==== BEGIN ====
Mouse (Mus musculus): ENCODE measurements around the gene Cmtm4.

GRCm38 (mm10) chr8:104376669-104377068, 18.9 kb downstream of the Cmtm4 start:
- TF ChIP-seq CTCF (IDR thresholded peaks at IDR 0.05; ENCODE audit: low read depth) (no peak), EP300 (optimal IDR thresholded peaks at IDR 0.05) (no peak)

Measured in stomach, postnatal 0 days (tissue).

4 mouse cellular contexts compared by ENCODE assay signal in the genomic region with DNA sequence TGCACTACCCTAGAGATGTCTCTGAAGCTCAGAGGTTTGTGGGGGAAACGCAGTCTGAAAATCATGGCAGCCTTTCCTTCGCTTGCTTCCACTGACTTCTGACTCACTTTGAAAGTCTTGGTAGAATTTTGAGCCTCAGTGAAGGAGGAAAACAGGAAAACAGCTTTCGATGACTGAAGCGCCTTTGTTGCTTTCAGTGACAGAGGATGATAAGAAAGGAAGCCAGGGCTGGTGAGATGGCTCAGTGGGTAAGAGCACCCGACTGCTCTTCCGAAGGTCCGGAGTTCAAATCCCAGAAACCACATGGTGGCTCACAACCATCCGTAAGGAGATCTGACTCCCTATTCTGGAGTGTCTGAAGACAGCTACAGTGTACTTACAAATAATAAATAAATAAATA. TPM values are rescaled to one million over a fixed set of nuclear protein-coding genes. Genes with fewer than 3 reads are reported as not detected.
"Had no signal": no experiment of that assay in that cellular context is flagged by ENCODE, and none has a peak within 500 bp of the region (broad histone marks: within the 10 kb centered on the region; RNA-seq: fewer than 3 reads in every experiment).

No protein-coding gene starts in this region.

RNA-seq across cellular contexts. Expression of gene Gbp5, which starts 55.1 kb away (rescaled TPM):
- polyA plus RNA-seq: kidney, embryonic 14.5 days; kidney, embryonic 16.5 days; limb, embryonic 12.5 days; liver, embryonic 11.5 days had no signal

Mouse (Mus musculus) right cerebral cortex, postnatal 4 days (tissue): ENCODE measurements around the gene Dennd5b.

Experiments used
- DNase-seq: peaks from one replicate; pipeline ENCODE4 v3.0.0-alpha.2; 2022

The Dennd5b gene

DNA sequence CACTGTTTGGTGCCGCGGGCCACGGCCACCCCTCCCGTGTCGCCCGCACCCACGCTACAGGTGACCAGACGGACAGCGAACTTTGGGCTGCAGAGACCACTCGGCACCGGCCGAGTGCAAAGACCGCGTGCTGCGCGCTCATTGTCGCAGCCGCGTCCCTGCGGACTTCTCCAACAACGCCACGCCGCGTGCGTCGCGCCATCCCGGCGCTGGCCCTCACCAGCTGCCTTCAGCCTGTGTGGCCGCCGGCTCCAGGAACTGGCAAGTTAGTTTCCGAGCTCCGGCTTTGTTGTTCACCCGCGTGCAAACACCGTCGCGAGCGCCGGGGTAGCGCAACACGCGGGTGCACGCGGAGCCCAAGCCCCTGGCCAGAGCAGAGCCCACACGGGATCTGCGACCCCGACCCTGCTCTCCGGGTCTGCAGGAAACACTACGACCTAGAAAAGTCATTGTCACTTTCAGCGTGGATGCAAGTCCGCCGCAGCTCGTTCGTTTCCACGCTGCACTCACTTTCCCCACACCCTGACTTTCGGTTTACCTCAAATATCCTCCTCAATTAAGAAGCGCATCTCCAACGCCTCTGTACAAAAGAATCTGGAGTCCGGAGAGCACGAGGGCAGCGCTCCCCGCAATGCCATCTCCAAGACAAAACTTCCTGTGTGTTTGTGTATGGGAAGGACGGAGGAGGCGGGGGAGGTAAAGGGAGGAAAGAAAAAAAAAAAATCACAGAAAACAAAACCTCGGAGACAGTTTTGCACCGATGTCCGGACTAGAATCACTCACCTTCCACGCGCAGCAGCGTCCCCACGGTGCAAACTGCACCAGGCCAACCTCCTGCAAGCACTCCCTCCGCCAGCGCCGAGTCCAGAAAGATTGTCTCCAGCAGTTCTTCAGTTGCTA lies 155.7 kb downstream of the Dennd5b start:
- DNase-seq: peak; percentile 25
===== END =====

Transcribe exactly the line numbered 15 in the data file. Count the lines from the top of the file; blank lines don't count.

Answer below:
- DNase-seq: peak; percentile 25